More and more nonprofits are reporting a security breach in their digital marketing security. This article, from Wired Magazine, chronicles a common plague that we’ve seen multiple nonprofits find themselves battling: fraud attacks.
Fraud attacks can happen on many fronts.
Facebook pages, as noted in the piece from Wired, can be targets for fraudsters to take over your organic social program, posting as your organization. Fraudulent posts can range from the offensive to the scammy.
Donation pages can be targets for fraudsters to test stolen credit cards. Earlier this week we heard from a tech lead at a nonprofit who had discovered thousands of fraud attempts running through their donation platform (they use an extremely popular nonprofit digital marketing suite and have high standards for their AVS settings).
Nonprofits are an easy target for cyberattacks.If you’re a nonprofit marketer—how do you prevent fraud (or, at least, be prepared for it if it happens)?
Information security education
If you’re reading this and you’re a marketer, do not roll your eyes. You need a baseline understanding of security practices. Our friends at Tech Impact have oodles of resources to get you up to speed. Pro tip: We recommend committing to a security training schedule and regimen, so that your team can stay on top of what’s happening. The Wired article illustrates how a nonprofit can fall victim to social engineering and phishing scams. You must train your staff on the ins and outs of these cyber attacks (saying this is earning me major cred with our IT staff, btw).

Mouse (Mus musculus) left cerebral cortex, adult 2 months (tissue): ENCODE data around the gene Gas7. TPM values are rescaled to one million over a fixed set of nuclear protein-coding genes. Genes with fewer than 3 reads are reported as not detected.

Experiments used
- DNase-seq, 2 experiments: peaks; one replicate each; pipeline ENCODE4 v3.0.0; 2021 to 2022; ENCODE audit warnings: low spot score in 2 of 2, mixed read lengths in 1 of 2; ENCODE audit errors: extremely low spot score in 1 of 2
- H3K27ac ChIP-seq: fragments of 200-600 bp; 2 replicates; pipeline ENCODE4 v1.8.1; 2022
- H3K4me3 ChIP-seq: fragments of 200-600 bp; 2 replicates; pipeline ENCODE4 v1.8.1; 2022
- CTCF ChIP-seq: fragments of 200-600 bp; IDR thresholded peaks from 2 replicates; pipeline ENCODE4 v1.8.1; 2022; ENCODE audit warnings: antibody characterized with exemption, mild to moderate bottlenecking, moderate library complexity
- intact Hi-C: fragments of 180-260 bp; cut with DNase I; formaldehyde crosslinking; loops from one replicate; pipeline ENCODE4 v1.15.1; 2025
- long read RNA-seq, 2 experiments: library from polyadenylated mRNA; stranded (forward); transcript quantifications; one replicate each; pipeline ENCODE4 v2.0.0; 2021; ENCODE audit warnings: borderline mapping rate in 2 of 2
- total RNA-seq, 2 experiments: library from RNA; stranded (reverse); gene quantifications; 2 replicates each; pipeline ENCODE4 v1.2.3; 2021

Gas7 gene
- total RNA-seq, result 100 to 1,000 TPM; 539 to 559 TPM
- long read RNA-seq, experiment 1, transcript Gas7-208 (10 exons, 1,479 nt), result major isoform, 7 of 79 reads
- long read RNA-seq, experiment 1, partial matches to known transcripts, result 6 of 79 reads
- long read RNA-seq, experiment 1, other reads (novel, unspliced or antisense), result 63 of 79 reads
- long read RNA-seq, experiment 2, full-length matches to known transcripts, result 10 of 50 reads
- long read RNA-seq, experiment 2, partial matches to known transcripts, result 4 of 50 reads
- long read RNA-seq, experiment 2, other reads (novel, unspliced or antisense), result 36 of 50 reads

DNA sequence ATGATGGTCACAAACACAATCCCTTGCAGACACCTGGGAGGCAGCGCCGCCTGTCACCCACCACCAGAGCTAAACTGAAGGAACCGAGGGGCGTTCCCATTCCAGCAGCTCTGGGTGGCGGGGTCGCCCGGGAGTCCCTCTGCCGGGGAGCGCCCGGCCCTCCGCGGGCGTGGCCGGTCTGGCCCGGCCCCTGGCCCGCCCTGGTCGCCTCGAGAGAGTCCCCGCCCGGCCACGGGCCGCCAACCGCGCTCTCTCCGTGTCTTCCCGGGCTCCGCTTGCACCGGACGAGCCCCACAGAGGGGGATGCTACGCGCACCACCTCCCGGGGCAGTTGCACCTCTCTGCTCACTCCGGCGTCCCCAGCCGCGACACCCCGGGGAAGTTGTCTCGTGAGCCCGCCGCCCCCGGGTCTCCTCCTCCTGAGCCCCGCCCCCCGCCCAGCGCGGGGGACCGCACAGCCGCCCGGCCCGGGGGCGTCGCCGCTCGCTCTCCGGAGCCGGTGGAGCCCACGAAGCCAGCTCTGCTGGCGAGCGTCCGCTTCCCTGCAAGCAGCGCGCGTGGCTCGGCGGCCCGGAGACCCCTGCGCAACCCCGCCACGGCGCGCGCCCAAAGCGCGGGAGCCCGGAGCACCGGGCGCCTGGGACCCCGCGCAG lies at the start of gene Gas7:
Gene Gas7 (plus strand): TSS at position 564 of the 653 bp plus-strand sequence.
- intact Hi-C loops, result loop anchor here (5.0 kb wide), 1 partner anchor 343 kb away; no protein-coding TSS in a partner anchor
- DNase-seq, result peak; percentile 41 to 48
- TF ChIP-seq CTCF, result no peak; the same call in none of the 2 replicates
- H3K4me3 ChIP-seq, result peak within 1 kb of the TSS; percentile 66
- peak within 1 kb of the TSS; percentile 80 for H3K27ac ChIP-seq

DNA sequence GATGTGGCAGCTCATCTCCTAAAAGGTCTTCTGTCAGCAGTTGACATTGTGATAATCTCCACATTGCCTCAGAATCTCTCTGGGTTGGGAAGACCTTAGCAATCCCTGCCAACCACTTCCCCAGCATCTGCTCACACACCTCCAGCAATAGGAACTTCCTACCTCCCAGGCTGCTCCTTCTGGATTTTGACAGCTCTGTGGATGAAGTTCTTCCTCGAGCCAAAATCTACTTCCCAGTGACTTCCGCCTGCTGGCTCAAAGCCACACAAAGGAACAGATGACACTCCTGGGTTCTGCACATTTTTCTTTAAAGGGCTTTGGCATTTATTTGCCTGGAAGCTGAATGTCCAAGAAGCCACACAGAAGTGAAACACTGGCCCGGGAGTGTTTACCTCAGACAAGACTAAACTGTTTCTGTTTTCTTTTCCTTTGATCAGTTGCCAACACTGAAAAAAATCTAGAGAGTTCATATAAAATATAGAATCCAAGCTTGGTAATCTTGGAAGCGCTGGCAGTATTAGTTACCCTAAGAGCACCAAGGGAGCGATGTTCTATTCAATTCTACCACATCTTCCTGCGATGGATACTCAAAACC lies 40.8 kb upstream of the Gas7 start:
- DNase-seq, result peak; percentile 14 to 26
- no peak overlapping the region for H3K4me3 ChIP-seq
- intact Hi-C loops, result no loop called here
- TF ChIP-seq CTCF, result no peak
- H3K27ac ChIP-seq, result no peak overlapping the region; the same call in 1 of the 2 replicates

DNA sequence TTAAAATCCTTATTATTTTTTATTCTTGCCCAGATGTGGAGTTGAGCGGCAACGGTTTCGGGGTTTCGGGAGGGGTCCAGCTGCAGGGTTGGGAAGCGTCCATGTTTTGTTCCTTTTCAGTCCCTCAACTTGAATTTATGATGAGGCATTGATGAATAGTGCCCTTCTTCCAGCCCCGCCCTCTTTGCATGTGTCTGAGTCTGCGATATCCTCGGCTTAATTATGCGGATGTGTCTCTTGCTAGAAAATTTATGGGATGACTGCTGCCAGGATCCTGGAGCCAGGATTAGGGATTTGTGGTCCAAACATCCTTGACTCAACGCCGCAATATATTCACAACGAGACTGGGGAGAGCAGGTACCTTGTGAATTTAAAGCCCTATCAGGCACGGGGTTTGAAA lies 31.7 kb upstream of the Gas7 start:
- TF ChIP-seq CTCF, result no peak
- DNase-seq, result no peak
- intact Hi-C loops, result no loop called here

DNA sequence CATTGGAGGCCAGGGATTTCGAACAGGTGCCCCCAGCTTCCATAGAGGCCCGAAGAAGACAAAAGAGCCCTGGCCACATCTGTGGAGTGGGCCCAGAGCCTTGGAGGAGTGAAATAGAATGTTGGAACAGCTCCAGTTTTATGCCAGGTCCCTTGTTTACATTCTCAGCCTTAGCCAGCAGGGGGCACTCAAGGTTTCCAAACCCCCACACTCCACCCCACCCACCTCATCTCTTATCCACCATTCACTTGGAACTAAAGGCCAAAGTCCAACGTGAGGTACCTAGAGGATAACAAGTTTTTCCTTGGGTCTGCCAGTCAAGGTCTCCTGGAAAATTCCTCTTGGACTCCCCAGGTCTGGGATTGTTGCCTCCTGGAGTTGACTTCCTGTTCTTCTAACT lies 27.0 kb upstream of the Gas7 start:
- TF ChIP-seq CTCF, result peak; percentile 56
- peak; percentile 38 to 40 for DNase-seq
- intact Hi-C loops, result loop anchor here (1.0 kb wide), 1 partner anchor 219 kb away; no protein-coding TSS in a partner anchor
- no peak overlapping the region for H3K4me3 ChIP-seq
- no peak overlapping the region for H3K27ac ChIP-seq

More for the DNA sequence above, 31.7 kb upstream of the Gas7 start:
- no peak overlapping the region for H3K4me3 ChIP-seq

Perform a security audit
Nonprofits need to prioritize security for online marketing, including documentation of your security processes and workflows, standardized password management protocols (for the love, no more shared user accounts), and implementation of SSL on your website. That’s scratching the top layer. We’re betting an espresso and a conversation with your tech team will help. If you need additional help, check out the NTEN Community Forum.
Better user management
Attacks are compounded when nonprofits leave old employees, contractors, and partners as admins of their accounts. An old employee or contractor doesn't have to be disgruntled. If their accounts are compromised, any page or account linked to the compromised account is in trouble. Establishing user management practices can enhance your control, and therefore make your program more secure.
Enable, where possible, Multifactor Authentication (MFA)
Also referred to as Two Factor Authentication (2FA), this practice is now commonplace recommendations with many tech applications. You may have seen MFA options suggested in your own use of Facebook, Gmail and other common apps. Google offers some pretty sweet 2FA tools and options. And Facebook improved their MFA in 2018. Read more here and here.
Educate yourself on your donation page security
14.2 million credit cards were exposed in 2017. Nonprofit donation pages are easy targets, optimized to the fewest decisions possible, which might mean loose security standards. As marketers, you should be aware of the security settings and protocols you’ve enabled on your eCRM, including AVS (Address Verification System) and CVV (Card Verification Value) settings, velocity control, and testing the use of CAPTCHA or reCAPTCHA.
Ask your eCRM for protocols on fraud escalation
When and if you’re attacked, the last thing you want is to submit a ticket and wait to be contacted. If nothing else, there’s a piece of mind in knowing how your eCRM handles the urgency of fraud attacks.These are baby steps. But they do work.
And they are important, for you to be aware of how to handle similar situations.
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